In any one of these instances, if an injury—or, heaven forbid, a fatality—had occurred, I would have undoubtedly been the scapegoat. Athletic administration and/or the sport coach would have thrown me under the proverbial bus and backed over me multiple times. Then I would have been vilified on social media, on television media, and in print media. I could definitely see a negative and sensationalized piece done on HBO’s “Real Sports with Bryant Gumbel” about the incompetence of S&C coaches in collegiate athletics.
What We Need to Make a Positive Change
Until athletic departments hire a Sports Performance Assistant Athletic Director to oversee the strength and conditioning department, nothing in our field will change. We will continue to be forced to bow down to the misguided demands of sport coaches so they won’t whine to administration that we are shirking our responsibilities. (The same responsibilities that not one person in administration has a clue about what they are.) But we can somewhat insulate ourselves with an inordinate amount of paperwork, leaving a trail that a blind bloodhound with a stopped-up nose could follow.Construct a paper trail of forms to prove to the legal system that you were competent, just in case, says @TheKurtHester. Click To Tweet
I feel that, as a profession, we have to take the stance that no one in administration has our backs. We must construct a paper trail of concerns and practices to exhibit to the legal system that we were competent in our protocol, as well as our judgment. In this way, if something catastrophic were to happen to an athlete, the responsibility would be on the athletic administration and/or the sport coach.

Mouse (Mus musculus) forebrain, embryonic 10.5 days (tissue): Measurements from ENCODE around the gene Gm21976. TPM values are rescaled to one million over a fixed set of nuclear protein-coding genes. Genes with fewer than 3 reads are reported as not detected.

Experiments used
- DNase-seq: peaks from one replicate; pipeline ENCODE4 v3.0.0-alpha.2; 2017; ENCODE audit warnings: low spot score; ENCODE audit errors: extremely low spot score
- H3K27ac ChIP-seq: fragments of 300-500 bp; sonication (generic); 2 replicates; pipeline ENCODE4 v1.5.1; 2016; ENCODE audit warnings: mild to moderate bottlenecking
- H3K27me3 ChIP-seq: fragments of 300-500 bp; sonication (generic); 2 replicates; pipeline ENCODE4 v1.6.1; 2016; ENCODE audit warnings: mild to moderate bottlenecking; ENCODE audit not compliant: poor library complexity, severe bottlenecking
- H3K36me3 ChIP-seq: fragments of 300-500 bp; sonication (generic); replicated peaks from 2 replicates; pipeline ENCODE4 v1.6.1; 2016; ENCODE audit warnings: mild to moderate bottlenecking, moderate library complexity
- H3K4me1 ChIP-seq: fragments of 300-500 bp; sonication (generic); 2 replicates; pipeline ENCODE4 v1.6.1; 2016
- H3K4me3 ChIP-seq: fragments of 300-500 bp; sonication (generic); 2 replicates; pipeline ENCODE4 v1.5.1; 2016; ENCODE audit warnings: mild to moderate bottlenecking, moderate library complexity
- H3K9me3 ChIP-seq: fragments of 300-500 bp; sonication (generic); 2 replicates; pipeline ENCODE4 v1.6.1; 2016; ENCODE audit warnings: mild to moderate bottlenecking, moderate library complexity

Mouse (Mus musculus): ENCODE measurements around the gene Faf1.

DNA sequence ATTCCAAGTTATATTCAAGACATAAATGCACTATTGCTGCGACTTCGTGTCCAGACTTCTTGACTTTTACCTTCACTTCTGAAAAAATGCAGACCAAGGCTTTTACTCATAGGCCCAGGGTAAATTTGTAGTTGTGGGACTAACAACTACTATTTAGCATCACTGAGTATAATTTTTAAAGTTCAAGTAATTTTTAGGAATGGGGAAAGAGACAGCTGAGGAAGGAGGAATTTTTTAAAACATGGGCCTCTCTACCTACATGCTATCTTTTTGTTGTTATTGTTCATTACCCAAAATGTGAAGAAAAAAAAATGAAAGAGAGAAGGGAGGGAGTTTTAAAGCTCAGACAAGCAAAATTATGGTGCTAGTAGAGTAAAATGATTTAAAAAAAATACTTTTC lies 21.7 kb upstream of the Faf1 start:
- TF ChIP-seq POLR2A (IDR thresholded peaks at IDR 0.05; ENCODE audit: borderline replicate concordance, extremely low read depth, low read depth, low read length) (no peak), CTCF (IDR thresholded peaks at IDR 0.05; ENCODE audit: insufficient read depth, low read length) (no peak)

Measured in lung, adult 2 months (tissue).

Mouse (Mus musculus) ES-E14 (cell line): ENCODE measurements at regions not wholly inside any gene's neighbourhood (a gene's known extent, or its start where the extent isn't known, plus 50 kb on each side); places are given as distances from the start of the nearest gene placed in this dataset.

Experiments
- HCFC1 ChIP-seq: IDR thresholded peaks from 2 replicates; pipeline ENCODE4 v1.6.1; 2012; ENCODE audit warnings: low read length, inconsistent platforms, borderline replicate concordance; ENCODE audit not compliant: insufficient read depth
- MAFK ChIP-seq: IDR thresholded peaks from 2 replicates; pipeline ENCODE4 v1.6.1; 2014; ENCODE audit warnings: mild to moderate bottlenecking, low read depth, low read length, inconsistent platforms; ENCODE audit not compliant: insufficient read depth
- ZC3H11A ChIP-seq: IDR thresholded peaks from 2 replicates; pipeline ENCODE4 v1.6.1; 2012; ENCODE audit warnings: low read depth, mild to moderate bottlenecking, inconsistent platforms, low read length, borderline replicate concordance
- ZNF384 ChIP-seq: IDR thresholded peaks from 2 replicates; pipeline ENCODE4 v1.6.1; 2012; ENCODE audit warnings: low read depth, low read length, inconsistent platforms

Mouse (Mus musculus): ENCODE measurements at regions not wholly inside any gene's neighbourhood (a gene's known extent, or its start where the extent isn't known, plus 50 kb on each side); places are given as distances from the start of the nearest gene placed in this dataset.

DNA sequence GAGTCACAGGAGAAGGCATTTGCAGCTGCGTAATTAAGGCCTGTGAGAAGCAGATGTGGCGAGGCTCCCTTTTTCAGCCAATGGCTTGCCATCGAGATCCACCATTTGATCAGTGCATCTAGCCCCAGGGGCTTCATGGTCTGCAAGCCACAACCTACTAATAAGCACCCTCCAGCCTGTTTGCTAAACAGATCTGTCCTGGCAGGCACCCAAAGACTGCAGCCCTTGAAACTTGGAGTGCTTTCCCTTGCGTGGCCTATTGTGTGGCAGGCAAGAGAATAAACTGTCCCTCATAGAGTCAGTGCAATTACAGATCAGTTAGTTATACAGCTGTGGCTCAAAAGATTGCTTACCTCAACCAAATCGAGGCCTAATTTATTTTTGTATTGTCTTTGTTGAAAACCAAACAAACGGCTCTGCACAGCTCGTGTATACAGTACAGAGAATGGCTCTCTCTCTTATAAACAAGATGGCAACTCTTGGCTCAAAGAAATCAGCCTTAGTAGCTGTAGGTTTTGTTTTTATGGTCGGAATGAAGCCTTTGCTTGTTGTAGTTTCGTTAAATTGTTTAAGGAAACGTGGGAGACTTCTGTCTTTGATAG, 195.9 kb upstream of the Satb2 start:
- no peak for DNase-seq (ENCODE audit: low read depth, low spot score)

The paper trail starts with an Altercation Form (Figure 1) for any occurrence that you or anyone on your staff has with a sport coach that is of concern.
Even if you don’t send the report up the chain of command, it is prudent to fill it out and keep it on file in the event something occurs after anyone expresses their concerns. Fill out the report as soon as possible after the altercation so that it is fresh in your mind and fresh in the minds of any witnesses. You should also screenshot any text messages that are communicated between administration and sport coaches on any directives that you feel put an athlete in harm’s way or are unethical in nature. Download and make hard copies of the messages and date them.
You should also have an Injury Incident Report Form (Figure 2) ready in case a sport coach makes you perform a duty in a training session that you feel is inappropriate, and leads to injury. The injury report should be filed ASAP also so that it is fresh in your memory.
A report should be on file if you are directed to perform any conditioning workout that is not in accordance with the protocol that you or your staff have on the docket or that is, in your judgment, an unsafe practice. Finally, you should have a Return to Play Form (Figure 3) as well, as that covers the need to document a release back to competition or full practice.
Be Smart and Be Responsible for You and Your Athletes
Some coaches will feel that this is an overreaction, and disloyal to the sport coach or university. But I believe in loyalty: I am loyal to the sport coaches who are competent and I am loyal to the athletes in my care. I believe that there is no coach at any level in this country who wants to intentionally injure an athlete. But there are some sport coaches who think they know sport science and have misconceptions of our field. They also believe in pseudo-science and old wives’ tales, and are under pressure to win.No coach wants to purposely hurt an athlete, but some sport coaches don’t truly know sport science, says @TheKurtHester. Click To Tweet
There will come a day when a strength coach will have to go to court and he will have enough of a paper trail to save his ass. He will win a lawsuit and if that lawsuit is big enough, then and only then will the athletic administration start to have the back of the strength and conditioning department.